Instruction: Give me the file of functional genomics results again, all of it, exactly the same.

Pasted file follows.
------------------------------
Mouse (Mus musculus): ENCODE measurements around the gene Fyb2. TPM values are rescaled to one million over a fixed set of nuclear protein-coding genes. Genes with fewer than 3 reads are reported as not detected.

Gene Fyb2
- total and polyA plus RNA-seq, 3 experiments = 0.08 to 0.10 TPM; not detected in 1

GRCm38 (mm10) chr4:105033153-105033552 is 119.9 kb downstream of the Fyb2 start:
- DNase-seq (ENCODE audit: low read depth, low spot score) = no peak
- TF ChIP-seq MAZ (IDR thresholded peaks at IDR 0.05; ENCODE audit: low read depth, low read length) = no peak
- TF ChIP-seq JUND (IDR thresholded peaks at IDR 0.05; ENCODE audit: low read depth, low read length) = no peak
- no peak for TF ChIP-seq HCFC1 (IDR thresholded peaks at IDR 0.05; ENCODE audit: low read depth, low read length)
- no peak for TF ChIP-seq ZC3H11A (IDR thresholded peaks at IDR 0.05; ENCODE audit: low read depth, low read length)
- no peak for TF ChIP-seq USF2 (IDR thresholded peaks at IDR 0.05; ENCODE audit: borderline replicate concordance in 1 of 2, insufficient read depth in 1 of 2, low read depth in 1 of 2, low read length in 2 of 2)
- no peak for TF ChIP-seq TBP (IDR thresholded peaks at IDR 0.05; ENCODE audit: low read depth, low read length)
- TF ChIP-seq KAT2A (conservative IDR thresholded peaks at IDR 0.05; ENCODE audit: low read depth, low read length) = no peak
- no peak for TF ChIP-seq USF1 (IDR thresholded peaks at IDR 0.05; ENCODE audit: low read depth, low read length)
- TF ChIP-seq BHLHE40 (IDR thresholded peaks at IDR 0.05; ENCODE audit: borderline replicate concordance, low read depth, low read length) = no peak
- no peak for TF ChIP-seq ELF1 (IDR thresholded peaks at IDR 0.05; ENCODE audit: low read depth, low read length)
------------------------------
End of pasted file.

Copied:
Mouse (Mus musculus): ENCODE measurements around the gene Fyb2. TPM values are rescaled to one million over a fixed set of nuclear protein-coding genes. Genes with fewer than 3 reads are reported as not detected.

Gene Fyb2
- total and polyA plus RNA-seq, 3 experiments = 0.08 to 0.10 TPM; not detected in 1

GRCm38 (mm10) chr4:105033153-105033552 is 119.9 kb downstream of the Fyb2 start:
- DNase-seq (ENCODE audit: low read depth, low spot score) = no peak
- TF ChIP-seq MAZ (IDR thresholded peaks at IDR 0.05; ENCODE audit: low read depth, low read length) = no peak
- TF ChIP-seq JUND (IDR thresholded peaks at IDR 0.05; ENCODE audit: low read depth, low read length) = no peak
- no peak for TF ChIP-seq HCFC1 (IDR thresholded peaks at IDR 0.05; ENCODE audit: low read depth, low read length)
- no peak for TF ChIP-seq ZC3H11A (IDR thresholded peaks at IDR 0.05; ENCODE audit: low read depth, low read length)
- no peak for TF ChIP-seq USF2 (IDR thresholded peaks at IDR 0.05; ENCODE audit: borderline replicate concordance in 1 of 2, insufficient read depth in 1 of 2, low read depth in 1 of 2, low read length in 2 of 2)
- no peak for TF ChIP-seq TBP (IDR thresholded peaks at IDR 0.05; ENCODE audit: low read depth, low read length)
- TF ChIP-seq KAT2A (conservative IDR thresholded peaks at IDR 0.05; ENCODE audit: low read depth, low read length) = no peak
- no peak for TF ChIP-seq USF1 (IDR thresholded peaks at IDR 0.05; ENCODE audit: low read depth, low read length)
- TF ChIP-seq BHLHE40 (IDR thresholded peaks at IDR 0.05; ENCODE audit: borderline replicate concordance, low read depth, low read length) = no peak
- no peak for TF ChIP-seq ELF1 (IDR thresholded peaks at IDR 0.05; ENCODE audit: low read depth, low read length)